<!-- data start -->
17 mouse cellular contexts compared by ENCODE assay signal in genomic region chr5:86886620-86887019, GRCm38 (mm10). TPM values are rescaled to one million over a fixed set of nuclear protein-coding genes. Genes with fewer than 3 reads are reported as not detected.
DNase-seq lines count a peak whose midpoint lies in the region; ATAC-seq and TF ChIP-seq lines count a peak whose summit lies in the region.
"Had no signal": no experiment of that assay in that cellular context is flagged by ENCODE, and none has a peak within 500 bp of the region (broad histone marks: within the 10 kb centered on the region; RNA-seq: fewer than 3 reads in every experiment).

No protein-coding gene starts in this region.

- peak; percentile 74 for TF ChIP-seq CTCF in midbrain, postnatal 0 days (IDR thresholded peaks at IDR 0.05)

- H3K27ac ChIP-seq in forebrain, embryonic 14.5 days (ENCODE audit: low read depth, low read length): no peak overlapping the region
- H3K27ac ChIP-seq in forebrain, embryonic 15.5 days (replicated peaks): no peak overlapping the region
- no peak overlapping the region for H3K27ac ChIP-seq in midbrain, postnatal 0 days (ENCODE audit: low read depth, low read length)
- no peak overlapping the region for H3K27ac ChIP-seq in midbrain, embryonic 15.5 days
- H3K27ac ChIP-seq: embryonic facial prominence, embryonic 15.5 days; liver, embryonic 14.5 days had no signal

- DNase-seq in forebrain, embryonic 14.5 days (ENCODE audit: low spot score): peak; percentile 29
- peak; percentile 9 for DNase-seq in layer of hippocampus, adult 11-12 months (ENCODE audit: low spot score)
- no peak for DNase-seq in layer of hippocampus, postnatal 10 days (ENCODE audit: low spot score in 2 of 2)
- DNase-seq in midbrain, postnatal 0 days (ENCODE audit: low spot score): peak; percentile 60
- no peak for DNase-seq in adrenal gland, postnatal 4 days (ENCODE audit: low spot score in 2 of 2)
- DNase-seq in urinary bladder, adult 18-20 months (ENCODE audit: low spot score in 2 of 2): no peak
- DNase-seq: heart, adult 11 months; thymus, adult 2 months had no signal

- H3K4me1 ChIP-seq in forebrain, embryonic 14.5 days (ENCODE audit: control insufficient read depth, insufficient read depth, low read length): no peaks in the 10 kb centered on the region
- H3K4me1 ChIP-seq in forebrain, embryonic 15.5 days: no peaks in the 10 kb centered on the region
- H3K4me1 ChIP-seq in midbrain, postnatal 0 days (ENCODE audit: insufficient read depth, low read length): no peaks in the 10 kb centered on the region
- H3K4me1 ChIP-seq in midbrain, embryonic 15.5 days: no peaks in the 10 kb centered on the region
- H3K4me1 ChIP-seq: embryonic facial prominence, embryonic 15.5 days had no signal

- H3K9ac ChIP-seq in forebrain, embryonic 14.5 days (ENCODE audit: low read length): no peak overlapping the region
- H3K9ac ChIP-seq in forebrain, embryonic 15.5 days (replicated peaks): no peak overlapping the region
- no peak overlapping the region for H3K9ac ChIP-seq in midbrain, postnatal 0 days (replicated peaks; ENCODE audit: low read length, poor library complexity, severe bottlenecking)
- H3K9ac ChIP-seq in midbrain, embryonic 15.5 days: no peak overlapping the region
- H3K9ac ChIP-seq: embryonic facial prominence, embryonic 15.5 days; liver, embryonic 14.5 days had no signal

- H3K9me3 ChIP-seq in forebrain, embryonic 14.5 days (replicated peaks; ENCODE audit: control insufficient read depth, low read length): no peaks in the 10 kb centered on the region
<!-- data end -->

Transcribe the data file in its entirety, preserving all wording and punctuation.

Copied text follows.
17 mouse cellular contexts compared by ENCODE assay signal in genomic region chr5:86886620-86887019, GRCm38 (mm10). TPM values are rescaled to one million over a fixed set of nuclear protein-coding genes. Genes with fewer than 3 reads are reported as not detected.
DNase-seq lines count a peak whose midpoint lies in the region; ATAC-seq and TF ChIP-seq lines count a peak whose summit lies in the region.
"Had no signal": no experiment of that assay in that cellular context is flagged by ENCODE, and none has a peak within 500 bp of the region (broad histone marks: within the 10 kb centered on the region; RNA-seq: fewer than 3 reads in every experiment).

No protein-coding gene starts in this region.

- peak; percentile 74 for TF ChIP-seq CTCF in midbrain, postnatal 0 days (IDR thresholded peaks at IDR 0.05)

- H3K27ac ChIP-seq in forebrain, embryonic 14.5 days (ENCODE audit: low read depth, low read length): no peak overlapping the region
- H3K27ac ChIP-seq in forebrain, embryonic 15.5 days (replicated peaks): no peak overlapping the region
- no peak overlapping the region for H3K27ac ChIP-seq in midbrain, postnatal 0 days (ENCODE audit: low read depth, low read length)
- no peak overlapping the region for H3K27ac ChIP-seq in midbrain, embryonic 15.5 days
- H3K27ac ChIP-seq: embryonic facial prominence, embryonic 15.5 days; liver, embryonic 14.5 days had no signal

- DNase-seq in forebrain, embryonic 14.5 days (ENCODE audit: low spot score): peak; percentile 29
- peak; percentile 9 for DNase-seq in layer of hippocampus, adult 11-12 months (ENCODE audit: low spot score)
- no peak for DNase-seq in layer of hippocampus, postnatal 10 days (ENCODE audit: low spot score in 2 of 2)
- DNase-seq in midbrain, postnatal 0 days (ENCODE audit: low spot score): peak; percentile 60
- no peak for DNase-seq in adrenal gland, postnatal 4 days (ENCODE audit: low spot score in 2 of 2)
- DNase-seq in urinary bladder, adult 18-20 months (ENCODE audit: low spot score in 2 of 2): no peak
- DNase-seq: heart, adult 11 months; thymus, adult 2 months had no signal

- H3K4me1 ChIP-seq in forebrain, embryonic 14.5 days (ENCODE audit: control insufficient read depth, insufficient read depth, low read length): no peaks in the 10 kb centered on the region
- H3K4me1 ChIP-seq in forebrain, embryonic 15.5 days: no peaks in the 10 kb centered on the region
- H3K4me1 ChIP-seq in midbrain, postnatal 0 days (ENCODE audit: insufficient read depth, low read length): no peaks in the 10 kb centered on the region
- H3K4me1 ChIP-seq in midbrain, embryonic 15.5 days: no peaks in the 10 kb centered on the region
- H3K4me1 ChIP-seq: embryonic facial prominence, embryonic 15.5 days had no signal

- H3K9ac ChIP-seq in forebrain, embryonic 14.5 days (ENCODE audit: low read length): no peak overlapping the region
- H3K9ac ChIP-seq in forebrain, embryonic 15.5 days (replicated peaks): no peak overlapping the region
- no peak overlapping the region for H3K9ac ChIP-seq in midbrain, postnatal 0 days (replicated peaks; ENCODE audit: low read length, poor library complexity, severe bottlenecking)
- H3K9ac ChIP-seq in midbrain, embryonic 15.5 days: no peak overlapping the region
- H3K9ac ChIP-seq: embryonic facial prominence, embryonic 15.5 days; liver, embryonic 14.5 days had no signal

- H3K9me3 ChIP-seq in forebrain, embryonic 14.5 days (replicated peaks; ENCODE audit: control insufficient read depth, low read length): no peaks in the 10 kb centered on the region